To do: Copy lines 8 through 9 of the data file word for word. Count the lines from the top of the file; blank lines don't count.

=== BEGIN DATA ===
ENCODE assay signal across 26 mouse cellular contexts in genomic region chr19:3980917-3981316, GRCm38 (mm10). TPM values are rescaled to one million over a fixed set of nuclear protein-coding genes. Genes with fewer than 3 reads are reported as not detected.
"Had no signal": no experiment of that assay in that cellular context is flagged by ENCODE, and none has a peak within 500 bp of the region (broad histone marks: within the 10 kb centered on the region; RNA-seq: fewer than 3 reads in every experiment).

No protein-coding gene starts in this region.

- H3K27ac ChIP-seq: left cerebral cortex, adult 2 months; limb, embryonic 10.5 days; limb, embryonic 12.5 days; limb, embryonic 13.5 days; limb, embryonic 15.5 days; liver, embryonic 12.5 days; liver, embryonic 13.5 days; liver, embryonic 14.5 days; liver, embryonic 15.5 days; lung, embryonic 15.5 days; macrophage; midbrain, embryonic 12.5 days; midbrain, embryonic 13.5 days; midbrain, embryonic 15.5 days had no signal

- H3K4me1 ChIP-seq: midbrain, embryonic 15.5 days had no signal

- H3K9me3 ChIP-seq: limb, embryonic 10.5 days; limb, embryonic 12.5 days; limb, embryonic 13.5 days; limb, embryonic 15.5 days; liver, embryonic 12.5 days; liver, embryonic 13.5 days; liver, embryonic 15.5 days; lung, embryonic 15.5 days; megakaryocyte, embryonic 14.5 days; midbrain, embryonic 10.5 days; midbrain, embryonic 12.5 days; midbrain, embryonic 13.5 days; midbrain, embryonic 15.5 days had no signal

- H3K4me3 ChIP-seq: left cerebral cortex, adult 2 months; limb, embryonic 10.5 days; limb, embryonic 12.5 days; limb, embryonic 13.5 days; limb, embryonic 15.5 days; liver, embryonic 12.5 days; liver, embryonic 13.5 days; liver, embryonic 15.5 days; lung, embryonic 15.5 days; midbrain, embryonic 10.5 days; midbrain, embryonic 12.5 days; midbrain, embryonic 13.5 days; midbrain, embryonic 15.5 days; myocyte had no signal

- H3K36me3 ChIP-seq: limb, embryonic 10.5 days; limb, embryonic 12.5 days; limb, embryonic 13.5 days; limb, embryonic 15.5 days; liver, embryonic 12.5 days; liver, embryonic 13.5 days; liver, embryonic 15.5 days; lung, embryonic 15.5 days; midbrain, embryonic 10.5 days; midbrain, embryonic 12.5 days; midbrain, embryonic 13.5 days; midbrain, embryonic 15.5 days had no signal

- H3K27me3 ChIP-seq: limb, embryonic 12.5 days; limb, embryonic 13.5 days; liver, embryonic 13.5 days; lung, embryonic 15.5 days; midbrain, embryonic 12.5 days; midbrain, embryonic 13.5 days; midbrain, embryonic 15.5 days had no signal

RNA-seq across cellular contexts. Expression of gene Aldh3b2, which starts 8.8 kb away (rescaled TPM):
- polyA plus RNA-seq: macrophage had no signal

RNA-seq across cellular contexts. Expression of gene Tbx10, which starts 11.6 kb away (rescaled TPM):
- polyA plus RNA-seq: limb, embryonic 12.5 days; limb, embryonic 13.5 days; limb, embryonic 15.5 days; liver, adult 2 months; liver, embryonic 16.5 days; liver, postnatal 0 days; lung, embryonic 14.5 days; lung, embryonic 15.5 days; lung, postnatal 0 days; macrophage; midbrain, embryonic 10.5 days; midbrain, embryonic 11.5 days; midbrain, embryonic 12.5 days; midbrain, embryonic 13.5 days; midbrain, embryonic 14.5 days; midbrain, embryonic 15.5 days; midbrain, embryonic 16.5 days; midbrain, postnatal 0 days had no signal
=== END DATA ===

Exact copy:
- H3K36me3 ChIP-seq: limb, embryonic 10.5 days; limb, embryonic 12.5 days; limb, embryonic 13.5 days; limb, embryonic 15.5 days; liver, embryonic 12.5 days; liver, embryonic 13.5 days; liver, embryonic 15.5 days; lung, embryonic 15.5 days; midbrain, embryonic 10.5 days; midbrain, embryonic 12.5 days; midbrain, embryonic 13.5 days; midbrain, embryonic 15.5 days had no signal

- H3K27me3 ChIP-seq: limb, embryonic 12.5 days; limb, embryonic 13.5 days; liver, embryonic 13.5 days; lung, embryonic 15.5 days; midbrain, embryonic 12.5 days; midbrain, embryonic 13.5 days; midbrain, embryonic 15.5 days had no signal